If we really want to fix development, we need to stop chasing after ideas the way we go on fad diets. Successful programs should be allowed to expand by degrees, not digits (direct cash payments, which have shown impressive results in Kenya and Uganda, are a great candidate for the kind of deliberate expansion I’m talking about). NGOs need to be free to invest in the kinds of systems and processes we’re always telling developing countries to put in place. And rich countries need to spend less time debating how to divide up the tiny sliver of our GDP we spend on development and more time figuring out how to leverage our vast economic and political power to let it happen on its own.

Is he correct? I don’t know enough about development to say. However, the notion underlying Hobbes argument that societies change slowly and unpredictably is one I would endorse. Economic changes often have roots that are centuries old. For example, it seems that the fact that the industrial revolution happened in Europe and not Asia can be traced back to the demographic impact of the Black Death way back in the fourteenth century. We might not want to wait centuries for our efforts to transform the lives of planet’s poorest and it may be that with deliberate planning and greater resources we can do better. However, Hobbes makes a compelling that patience will always be a prerequisite for social change.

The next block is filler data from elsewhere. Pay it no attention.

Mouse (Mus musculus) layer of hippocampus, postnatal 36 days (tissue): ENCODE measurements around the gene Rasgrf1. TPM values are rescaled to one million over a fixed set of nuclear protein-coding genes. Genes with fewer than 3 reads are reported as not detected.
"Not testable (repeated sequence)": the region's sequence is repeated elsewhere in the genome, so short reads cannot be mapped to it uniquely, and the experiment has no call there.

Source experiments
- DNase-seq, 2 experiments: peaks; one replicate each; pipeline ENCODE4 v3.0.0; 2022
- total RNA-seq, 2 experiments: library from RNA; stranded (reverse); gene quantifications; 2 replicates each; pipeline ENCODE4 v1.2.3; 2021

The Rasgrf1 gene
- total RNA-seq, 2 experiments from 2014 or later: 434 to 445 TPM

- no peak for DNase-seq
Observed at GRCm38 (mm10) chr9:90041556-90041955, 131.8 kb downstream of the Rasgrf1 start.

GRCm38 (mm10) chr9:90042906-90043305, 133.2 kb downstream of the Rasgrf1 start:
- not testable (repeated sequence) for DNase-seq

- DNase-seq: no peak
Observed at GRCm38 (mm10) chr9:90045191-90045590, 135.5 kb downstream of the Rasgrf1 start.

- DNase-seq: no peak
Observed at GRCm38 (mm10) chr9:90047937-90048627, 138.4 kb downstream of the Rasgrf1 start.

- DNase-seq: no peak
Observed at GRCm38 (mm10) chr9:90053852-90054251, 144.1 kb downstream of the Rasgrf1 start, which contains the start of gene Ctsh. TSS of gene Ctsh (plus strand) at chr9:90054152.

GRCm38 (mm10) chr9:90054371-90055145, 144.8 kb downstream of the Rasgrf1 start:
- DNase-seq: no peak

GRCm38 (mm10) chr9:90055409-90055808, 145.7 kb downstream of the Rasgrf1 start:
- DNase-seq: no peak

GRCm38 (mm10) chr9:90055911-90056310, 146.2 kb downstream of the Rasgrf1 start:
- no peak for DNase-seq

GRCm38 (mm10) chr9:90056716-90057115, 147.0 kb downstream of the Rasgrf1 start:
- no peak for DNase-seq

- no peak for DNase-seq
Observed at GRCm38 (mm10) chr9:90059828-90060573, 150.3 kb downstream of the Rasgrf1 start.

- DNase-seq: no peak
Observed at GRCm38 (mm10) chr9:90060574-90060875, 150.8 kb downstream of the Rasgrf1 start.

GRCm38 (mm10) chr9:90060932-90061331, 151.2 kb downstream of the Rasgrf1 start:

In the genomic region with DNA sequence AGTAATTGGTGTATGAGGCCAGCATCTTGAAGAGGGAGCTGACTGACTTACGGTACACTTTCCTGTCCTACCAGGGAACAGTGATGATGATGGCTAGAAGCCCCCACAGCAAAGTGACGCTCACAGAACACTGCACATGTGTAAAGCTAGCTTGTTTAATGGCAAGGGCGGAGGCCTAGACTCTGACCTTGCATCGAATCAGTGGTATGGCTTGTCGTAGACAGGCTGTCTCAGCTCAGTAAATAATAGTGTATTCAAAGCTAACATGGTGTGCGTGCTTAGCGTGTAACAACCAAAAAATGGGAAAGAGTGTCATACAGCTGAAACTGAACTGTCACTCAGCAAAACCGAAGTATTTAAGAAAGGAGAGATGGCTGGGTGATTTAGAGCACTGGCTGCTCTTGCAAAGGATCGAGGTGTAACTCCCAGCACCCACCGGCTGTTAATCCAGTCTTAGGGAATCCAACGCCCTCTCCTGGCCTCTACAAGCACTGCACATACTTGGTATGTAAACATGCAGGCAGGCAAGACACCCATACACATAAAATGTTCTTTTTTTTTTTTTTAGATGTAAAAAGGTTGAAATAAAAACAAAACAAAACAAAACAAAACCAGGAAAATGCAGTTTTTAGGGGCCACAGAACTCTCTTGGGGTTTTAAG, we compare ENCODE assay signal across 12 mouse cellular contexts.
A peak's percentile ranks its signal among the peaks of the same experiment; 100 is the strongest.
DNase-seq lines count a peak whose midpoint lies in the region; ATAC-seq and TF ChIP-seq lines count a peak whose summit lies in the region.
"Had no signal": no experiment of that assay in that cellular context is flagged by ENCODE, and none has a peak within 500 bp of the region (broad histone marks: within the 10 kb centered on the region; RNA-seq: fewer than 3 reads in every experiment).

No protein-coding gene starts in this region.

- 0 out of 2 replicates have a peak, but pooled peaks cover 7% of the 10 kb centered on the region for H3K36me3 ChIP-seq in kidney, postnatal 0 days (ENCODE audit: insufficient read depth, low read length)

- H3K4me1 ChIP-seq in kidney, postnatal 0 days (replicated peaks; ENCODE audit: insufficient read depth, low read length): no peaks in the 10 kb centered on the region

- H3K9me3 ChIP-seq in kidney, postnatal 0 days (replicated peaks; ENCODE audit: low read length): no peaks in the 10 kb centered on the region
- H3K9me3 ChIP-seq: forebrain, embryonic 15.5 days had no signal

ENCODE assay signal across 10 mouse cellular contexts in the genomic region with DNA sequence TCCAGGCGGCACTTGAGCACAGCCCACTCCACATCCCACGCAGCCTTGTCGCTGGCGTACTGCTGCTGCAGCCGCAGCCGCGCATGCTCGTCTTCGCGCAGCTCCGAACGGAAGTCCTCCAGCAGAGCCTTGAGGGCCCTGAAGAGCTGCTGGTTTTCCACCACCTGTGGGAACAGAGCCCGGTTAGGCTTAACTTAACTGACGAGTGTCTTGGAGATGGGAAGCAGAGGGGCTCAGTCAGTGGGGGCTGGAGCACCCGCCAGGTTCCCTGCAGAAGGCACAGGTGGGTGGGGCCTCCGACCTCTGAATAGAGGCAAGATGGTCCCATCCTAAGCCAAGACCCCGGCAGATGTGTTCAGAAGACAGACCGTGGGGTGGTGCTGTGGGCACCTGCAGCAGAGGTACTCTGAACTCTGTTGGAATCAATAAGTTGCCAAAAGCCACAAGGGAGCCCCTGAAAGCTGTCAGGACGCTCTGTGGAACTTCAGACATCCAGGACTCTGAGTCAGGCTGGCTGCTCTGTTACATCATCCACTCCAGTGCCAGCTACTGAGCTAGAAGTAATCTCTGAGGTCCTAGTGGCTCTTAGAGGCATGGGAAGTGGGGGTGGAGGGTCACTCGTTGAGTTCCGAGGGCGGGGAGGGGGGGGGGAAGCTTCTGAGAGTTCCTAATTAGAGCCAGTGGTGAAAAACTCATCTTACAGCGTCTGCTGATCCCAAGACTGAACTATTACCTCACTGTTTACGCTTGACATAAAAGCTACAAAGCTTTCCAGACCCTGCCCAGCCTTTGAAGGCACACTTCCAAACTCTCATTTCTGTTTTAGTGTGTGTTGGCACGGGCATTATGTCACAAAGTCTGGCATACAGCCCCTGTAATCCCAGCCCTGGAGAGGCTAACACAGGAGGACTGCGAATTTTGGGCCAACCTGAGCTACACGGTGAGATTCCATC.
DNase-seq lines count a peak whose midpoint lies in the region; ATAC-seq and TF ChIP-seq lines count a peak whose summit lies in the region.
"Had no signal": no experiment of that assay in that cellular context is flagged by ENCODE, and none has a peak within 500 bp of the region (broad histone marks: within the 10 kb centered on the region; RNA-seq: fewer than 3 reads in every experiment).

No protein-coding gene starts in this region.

The unfortunately realistic economics of the Hunger Games

hungergames

One of the criticisms of the Hunger Games is that it’s not plausible that in a futuristic sci-fi world with extremely advanced technology, much of the population would still be on the edge of starvation. Matthew Yglesias argues that the extreme inequality between the Capital and the Districts is not only plausible but has actually existed and that Collins has identified how it would come about. He illustrates this by reference to the work of two economic historians: